Plaza de la Alfalfa, Sevillas.f.
Oil on panel
26 x 17.5 cm
© Colección Carmen Thyssen-Bornemisza en préstamo gratuito al Museo Carmen Thyssen Málaga
The present work is practically identical in size to other paintings by this artist in the Carmen Thyssen-Bornemisza Collection. This similarity in format is due to the fact that they all belong to a particular brand of Andalusian genre painting that was constantly produced from the 1870s and depicted urban scenes aimed at a regular market – generally occasional visitors to the city who needed them to be easily transportable, but also the proud bourgeoisie of the capital. Their equivalents in literature are works such as the sainetes or short farces by the Álvarez Quintero brothers and La tierra de María Santísima by Mas y Prat, among other examples.
This painting, which has a slightly glossy appearance in accordance with the prevailing fashion during the reigns of Alfonso XII and Alfonso XIII for elaborate ornamentation and soft hues balanced by a calm, intense sky, shows a partial view of the Plaza de la Alfalfa in the traditional Santa Cruz district near the church of San Salvador. This spot, together with the Postigo del Aceite, had been recommended by foreign travellers’ guidebooks for its appealing bustle since the middle of the century and its outdoor markets were commonly frequented by visitors to the city. Indeed, in a few known photographs the scene is portrayed from the same viewpoint as this work, such as the anonymous one dated between 1886 and 1895 (private collection) in which differences in the urban topography are barely visible, though it differs considerably in the treatment of the figures who populate it.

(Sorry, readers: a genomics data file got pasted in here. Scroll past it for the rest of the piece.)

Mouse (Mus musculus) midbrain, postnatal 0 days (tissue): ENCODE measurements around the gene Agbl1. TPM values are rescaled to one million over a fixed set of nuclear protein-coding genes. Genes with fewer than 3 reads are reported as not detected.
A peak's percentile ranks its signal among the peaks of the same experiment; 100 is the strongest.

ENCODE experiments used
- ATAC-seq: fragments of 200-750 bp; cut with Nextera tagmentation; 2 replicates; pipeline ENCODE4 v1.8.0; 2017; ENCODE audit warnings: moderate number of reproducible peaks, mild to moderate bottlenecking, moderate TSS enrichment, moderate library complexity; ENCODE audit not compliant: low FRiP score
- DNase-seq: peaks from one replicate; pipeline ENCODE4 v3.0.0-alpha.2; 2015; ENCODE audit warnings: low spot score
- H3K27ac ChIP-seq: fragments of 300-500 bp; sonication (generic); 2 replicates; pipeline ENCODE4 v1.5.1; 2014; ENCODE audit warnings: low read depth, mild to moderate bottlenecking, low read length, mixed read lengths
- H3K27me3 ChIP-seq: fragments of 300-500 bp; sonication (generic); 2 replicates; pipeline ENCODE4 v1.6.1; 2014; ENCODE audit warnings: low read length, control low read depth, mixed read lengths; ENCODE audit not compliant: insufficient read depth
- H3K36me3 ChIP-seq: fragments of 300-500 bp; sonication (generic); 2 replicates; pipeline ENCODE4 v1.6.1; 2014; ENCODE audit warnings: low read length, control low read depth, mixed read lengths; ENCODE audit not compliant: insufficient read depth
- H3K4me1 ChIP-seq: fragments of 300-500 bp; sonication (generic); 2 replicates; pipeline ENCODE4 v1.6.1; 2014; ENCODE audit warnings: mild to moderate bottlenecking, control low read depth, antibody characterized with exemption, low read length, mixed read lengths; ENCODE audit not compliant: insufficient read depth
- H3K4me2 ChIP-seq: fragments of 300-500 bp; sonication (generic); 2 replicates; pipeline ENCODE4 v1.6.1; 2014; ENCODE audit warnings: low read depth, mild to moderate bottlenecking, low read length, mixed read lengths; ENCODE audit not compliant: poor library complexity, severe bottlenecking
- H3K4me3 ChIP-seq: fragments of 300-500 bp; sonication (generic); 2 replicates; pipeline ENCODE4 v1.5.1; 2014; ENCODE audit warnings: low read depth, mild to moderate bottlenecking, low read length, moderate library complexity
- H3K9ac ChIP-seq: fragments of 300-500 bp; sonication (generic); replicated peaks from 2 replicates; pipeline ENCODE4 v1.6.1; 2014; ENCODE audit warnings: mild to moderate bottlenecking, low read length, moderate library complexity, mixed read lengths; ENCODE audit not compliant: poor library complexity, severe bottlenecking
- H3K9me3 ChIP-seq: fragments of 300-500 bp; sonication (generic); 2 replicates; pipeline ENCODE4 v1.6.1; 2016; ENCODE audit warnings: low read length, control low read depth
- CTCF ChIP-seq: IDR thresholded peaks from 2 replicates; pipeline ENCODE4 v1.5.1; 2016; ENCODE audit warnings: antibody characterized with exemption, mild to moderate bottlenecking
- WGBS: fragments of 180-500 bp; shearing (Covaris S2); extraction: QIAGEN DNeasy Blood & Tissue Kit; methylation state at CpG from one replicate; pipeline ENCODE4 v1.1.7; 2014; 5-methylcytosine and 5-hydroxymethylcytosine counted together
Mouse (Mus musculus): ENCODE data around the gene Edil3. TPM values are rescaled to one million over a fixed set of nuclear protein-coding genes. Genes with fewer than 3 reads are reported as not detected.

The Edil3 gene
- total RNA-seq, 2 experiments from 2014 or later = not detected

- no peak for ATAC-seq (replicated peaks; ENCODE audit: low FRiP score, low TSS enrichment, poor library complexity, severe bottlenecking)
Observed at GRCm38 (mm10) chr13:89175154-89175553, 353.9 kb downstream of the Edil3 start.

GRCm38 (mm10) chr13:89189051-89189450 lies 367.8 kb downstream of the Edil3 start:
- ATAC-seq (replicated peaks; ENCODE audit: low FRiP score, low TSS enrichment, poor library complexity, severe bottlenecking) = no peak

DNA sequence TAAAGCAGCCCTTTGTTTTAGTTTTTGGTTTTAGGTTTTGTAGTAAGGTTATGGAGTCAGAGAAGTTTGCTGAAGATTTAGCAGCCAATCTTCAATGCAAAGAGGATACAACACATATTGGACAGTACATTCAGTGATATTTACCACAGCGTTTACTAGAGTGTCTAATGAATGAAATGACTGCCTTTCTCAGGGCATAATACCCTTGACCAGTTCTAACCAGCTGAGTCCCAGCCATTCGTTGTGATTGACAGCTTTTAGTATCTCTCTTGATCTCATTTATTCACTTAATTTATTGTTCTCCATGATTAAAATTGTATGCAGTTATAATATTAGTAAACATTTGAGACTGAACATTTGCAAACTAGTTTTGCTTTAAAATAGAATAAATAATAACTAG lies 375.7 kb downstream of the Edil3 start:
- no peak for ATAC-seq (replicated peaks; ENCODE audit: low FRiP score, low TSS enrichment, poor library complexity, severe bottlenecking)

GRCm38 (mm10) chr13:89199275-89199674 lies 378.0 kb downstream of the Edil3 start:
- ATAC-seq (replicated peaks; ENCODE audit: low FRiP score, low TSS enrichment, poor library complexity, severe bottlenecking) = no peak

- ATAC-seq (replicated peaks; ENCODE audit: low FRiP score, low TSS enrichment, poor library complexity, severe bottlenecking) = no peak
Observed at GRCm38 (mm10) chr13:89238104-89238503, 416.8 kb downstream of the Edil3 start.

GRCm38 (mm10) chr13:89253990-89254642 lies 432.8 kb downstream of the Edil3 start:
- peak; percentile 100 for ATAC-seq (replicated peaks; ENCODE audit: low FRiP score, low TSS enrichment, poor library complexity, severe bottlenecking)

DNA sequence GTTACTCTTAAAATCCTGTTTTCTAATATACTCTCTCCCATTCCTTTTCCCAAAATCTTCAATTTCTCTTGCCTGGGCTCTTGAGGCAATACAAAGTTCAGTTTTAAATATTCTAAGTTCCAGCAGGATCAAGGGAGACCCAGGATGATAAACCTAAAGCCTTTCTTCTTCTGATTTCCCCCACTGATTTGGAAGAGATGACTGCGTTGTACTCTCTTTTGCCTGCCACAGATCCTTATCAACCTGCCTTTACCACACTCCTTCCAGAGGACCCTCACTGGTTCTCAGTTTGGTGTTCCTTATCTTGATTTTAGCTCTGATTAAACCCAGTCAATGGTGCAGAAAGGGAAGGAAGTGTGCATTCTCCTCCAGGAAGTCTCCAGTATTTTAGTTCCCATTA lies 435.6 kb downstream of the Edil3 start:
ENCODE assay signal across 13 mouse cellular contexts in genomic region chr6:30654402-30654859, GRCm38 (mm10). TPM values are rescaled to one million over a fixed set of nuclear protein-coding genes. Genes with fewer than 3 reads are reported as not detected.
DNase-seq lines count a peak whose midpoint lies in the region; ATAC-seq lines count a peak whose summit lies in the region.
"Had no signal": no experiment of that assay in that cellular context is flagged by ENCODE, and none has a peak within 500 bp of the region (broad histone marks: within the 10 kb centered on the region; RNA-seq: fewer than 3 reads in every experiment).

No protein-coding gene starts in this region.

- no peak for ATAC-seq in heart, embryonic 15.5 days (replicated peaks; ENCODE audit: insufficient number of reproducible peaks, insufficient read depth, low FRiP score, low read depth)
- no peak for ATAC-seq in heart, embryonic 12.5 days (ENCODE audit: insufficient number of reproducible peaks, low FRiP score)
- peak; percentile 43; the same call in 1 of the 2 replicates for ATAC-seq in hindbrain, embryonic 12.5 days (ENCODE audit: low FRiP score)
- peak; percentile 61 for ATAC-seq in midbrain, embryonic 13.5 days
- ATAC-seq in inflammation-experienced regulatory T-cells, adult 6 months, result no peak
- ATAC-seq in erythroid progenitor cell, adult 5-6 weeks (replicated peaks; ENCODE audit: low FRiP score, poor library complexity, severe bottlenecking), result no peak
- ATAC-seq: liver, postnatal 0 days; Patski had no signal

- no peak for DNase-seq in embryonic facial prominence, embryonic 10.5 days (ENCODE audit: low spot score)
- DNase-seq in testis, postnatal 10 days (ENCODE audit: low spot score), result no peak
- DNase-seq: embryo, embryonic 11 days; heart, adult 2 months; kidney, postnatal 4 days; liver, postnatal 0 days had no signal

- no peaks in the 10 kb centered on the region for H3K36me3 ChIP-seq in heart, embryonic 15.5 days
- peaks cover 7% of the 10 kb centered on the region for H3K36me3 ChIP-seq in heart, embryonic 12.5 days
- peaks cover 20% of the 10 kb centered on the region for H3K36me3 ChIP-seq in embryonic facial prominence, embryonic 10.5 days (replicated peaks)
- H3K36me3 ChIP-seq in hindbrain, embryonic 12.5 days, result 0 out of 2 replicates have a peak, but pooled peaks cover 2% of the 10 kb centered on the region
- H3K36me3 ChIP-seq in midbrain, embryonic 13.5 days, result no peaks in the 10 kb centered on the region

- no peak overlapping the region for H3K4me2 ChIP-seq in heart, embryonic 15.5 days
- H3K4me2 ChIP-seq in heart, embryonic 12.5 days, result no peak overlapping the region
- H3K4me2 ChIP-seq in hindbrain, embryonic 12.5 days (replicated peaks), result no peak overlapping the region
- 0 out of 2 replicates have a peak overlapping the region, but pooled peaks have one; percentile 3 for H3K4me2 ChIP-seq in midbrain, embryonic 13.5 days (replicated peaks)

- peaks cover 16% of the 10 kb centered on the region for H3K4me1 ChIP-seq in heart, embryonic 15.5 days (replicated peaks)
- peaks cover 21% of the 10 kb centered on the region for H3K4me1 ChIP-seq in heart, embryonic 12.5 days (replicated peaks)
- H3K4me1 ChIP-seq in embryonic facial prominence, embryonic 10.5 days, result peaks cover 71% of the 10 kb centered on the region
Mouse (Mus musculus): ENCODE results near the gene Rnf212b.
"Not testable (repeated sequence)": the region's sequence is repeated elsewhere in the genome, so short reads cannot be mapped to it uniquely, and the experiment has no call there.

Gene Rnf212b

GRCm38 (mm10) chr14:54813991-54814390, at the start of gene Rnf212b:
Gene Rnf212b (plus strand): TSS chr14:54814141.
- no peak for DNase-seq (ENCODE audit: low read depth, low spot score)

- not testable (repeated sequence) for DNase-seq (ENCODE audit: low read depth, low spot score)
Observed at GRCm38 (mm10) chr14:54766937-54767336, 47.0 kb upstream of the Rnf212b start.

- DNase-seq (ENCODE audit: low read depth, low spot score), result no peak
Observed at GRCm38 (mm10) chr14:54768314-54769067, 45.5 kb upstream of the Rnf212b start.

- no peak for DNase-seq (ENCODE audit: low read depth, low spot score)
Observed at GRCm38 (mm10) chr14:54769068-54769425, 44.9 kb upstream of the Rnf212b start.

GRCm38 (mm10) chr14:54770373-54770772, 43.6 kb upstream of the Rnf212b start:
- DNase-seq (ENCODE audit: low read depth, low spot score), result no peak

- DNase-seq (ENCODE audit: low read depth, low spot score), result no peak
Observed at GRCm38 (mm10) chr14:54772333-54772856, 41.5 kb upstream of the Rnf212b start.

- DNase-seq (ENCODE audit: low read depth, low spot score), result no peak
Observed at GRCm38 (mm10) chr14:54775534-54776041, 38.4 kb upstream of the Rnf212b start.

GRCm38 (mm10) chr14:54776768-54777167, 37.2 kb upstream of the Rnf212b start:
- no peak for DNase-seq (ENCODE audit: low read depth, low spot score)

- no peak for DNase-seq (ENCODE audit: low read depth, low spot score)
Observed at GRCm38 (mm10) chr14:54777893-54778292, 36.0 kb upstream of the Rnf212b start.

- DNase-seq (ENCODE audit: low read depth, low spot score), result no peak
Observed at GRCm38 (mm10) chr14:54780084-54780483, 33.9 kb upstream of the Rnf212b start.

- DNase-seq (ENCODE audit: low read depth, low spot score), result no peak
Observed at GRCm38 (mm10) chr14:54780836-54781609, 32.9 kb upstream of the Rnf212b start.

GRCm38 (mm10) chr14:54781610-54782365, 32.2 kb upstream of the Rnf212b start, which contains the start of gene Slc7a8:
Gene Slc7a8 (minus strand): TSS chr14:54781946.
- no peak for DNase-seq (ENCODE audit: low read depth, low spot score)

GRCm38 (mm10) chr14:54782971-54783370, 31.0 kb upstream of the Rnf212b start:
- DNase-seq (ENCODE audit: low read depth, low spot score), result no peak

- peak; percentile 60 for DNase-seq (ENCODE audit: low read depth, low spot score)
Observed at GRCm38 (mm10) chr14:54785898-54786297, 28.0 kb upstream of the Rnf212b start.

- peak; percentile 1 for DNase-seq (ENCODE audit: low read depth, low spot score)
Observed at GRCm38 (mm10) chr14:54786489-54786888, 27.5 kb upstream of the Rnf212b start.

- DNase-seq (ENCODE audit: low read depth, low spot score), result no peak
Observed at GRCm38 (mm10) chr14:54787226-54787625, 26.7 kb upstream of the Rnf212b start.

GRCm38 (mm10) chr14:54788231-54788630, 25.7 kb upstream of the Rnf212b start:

The painting features several figures, all dressed in attire that is typical but reserved for special occasions, such as the men’s trajes de corto with their short, tight-fitting jackets and the women’s costly embroidered typically Sevillian shawls. They recall stage actors performing a play from their repertoire, the subject of which is the glorification of the regional character. The dark-haired girl wrapped in her comfortable red shawl gazes suggestively at the spectator, beckoning him to take part in the idyllic paradise into which Turina has converted the square. Her inviting pose typical of a photographer’s model is an evident prelude to the seduction scenes that take place in it. There are two more couples, one behind the girl, the man wooing the girl holding a bunch of flowers, and another by the entrance to an establishment where the man stares boldly at the woman who shyly looks away but hints at the rapport between them with her fan.
Carlos G. Navarro